Patient's trust physicians to make tough calls by virtue of our expertise, training and because they believe that we want what is best for them. My fear is that physicians risk losing the trust and goodwill we have with patients if we steer them away from safe vaginal deliveries toward unnecessary cesarean deliveries for questionable reasons. The current trend towards not offering VBAC may have begun due to concerns regarding safety or even medico-legal exposure; however at present, it has metaststatized to inordinant levels that I have referred to as PVH (physician-VBAC-hysteria).
The reversals in the rate of VBAC have clearly increased the Cesarean rate in the US, but have not (in any definable way) improved maternal or fetal outcomes. Therefore, presented for your review is my most recent slideset on practical ways that patients can avoid some of the pitfalls which may result in an unnecessary cesarean delivery."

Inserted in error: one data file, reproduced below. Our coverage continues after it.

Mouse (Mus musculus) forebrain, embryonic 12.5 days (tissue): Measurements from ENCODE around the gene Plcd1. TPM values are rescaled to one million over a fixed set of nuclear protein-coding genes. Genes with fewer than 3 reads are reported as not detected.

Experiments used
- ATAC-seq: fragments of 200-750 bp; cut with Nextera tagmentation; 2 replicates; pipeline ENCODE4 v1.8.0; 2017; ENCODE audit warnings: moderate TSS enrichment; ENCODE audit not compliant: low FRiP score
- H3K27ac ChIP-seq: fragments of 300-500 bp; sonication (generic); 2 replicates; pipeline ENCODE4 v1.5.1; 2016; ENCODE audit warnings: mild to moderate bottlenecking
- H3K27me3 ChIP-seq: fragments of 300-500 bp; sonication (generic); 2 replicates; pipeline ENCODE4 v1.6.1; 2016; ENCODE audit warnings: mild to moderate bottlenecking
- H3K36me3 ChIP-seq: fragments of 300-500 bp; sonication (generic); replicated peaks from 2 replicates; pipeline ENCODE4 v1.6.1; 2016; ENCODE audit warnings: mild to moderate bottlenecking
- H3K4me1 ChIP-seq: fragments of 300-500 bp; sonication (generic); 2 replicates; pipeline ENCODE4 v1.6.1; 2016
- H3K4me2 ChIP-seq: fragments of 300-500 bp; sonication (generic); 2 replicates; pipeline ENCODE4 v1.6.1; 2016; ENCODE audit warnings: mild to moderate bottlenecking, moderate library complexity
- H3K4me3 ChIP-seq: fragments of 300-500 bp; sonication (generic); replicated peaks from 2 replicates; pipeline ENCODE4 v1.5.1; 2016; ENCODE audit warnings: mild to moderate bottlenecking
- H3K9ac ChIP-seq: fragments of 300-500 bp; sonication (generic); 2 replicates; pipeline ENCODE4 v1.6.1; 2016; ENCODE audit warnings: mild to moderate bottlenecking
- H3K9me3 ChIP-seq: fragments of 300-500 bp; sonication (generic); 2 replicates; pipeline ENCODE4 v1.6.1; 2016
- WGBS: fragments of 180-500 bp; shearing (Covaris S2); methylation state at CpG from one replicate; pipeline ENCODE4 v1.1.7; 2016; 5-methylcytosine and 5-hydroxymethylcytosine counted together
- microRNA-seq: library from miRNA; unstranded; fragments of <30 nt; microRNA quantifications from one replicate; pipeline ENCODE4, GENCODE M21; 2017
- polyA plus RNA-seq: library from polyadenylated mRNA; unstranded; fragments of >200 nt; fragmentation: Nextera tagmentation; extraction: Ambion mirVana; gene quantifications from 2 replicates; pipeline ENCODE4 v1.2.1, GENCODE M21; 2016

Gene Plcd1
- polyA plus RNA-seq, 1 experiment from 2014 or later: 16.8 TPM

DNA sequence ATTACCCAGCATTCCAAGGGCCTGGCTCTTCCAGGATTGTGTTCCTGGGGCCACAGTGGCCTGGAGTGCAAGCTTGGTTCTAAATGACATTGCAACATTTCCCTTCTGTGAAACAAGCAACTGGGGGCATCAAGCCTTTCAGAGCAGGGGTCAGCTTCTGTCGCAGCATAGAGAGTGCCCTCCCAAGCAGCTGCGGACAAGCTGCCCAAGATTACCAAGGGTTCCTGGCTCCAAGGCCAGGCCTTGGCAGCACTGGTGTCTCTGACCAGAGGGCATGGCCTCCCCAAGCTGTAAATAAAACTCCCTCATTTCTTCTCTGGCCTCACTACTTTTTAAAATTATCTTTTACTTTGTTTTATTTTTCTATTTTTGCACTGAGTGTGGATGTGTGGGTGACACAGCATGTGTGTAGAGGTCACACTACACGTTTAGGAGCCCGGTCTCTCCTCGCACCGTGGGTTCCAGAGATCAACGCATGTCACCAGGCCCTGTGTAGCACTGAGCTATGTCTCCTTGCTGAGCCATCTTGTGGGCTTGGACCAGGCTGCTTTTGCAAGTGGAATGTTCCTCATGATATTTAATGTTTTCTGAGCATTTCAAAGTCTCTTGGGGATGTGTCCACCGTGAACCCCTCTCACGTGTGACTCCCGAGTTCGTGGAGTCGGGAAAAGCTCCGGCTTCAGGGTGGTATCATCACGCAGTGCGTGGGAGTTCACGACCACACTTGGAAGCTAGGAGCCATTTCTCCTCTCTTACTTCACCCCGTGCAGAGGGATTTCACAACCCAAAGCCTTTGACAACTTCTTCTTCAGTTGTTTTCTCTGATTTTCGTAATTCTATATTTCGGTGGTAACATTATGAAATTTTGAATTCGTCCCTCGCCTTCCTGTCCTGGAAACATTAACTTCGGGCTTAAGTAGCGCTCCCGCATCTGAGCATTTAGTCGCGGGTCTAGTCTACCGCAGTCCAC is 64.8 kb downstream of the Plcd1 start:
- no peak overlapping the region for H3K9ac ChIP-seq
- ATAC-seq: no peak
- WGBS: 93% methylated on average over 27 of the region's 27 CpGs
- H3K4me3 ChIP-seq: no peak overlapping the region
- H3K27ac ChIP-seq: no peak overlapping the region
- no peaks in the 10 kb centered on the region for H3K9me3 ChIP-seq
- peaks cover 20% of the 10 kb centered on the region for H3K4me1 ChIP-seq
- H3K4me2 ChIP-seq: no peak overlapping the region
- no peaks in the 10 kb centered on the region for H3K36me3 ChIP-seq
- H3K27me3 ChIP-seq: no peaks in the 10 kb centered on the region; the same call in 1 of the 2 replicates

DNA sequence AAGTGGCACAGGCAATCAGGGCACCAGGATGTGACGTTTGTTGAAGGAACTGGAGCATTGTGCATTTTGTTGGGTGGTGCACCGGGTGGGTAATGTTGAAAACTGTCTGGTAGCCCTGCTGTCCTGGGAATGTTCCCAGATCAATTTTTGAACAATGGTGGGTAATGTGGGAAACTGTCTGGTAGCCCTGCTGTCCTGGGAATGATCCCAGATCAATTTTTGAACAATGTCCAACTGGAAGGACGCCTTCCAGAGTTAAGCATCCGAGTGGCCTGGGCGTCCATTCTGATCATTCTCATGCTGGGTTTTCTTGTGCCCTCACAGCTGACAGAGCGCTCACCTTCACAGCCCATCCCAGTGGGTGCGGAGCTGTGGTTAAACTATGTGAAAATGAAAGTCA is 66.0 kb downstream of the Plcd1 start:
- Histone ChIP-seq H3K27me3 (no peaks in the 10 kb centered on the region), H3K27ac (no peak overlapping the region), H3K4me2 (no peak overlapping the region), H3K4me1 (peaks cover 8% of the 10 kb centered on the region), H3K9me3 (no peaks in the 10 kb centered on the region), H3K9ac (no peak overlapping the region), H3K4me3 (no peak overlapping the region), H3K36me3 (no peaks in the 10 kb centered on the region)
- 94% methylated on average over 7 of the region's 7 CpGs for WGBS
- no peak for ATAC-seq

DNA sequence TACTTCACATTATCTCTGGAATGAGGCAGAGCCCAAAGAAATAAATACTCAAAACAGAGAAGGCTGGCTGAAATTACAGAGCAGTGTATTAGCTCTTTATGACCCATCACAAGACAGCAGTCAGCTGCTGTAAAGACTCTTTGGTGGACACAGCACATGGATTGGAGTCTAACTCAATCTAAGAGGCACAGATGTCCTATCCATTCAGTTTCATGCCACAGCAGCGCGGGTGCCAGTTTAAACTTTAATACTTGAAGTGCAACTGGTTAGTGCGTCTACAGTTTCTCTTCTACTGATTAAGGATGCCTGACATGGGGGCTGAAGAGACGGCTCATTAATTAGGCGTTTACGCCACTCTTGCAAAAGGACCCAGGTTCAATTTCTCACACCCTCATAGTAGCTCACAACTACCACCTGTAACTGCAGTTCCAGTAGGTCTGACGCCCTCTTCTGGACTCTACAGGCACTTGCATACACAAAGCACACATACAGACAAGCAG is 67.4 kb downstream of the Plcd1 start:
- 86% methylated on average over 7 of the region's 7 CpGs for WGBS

Thursday, December 31, 2009
10 Ways to Avoid an Unnecessary C/Section
An excellent blog/article by Dr. Chukwuma Onyeije, that arose from a story on CNN regarding Joy Szabo. The story detailed the fact that Ms. Szabo had been told that she could not have a VBAC at the hospital where she planned to deliver. As a result, she ultimately moved nearly six hours away from their home in Page, Arizona, to Phoenix to give birth at a hospital that does permit women to have VBACs. And, thus, one woman's quest for a vaginal birth after a cesarean became national news.